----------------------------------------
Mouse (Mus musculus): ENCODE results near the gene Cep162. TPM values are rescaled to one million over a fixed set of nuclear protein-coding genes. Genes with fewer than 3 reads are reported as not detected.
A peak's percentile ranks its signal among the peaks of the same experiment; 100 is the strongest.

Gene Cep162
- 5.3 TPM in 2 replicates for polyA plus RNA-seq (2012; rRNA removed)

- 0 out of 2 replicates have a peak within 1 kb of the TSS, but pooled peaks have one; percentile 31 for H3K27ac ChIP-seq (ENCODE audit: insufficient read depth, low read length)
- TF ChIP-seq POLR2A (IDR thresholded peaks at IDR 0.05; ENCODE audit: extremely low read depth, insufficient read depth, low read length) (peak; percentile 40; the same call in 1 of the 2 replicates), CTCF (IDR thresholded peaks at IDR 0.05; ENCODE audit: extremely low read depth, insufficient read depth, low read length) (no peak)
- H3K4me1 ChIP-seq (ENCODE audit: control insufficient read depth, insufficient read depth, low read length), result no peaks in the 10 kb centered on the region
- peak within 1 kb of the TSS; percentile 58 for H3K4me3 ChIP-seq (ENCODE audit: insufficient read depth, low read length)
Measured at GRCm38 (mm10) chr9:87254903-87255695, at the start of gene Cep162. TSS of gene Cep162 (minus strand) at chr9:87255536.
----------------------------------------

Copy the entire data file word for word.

Mouse (Mus musculus): ENCODE results near the gene Cep162. TPM values are rescaled to one million over a fixed set of nuclear protein-coding genes. Genes with fewer than 3 reads are reported as not detected.
A peak's percentile ranks its signal among the peaks of the same experiment; 100 is the strongest.

Gene Cep162
- 5.3 TPM in 2 replicates for polyA plus RNA-seq (2012; rRNA removed)

- 0 out of 2 replicates have a peak within 1 kb of the TSS, but pooled peaks have one; percentile 31 for H3K27ac ChIP-seq (ENCODE audit: insufficient read depth, low read length)
- TF ChIP-seq POLR2A (IDR thresholded peaks at IDR 0.05; ENCODE audit: extremely low read depth, insufficient read depth, low read length) (peak; percentile 40; the same call in 1 of the 2 replicates), CTCF (IDR thresholded peaks at IDR 0.05; ENCODE audit: extremely low read depth, insufficient read depth, low read length) (no peak)
- H3K4me1 ChIP-seq (ENCODE audit: control insufficient read depth, insufficient read depth, low read length), result no peaks in the 10 kb centered on the region
- peak within 1 kb of the TSS; percentile 58 for H3K4me3 ChIP-seq (ENCODE audit: insufficient read depth, low read length)
Measured at GRCm38 (mm10) chr9:87254903-87255695, at the start of gene Cep162. TSS of gene Cep162 (minus strand) at chr9:87255536.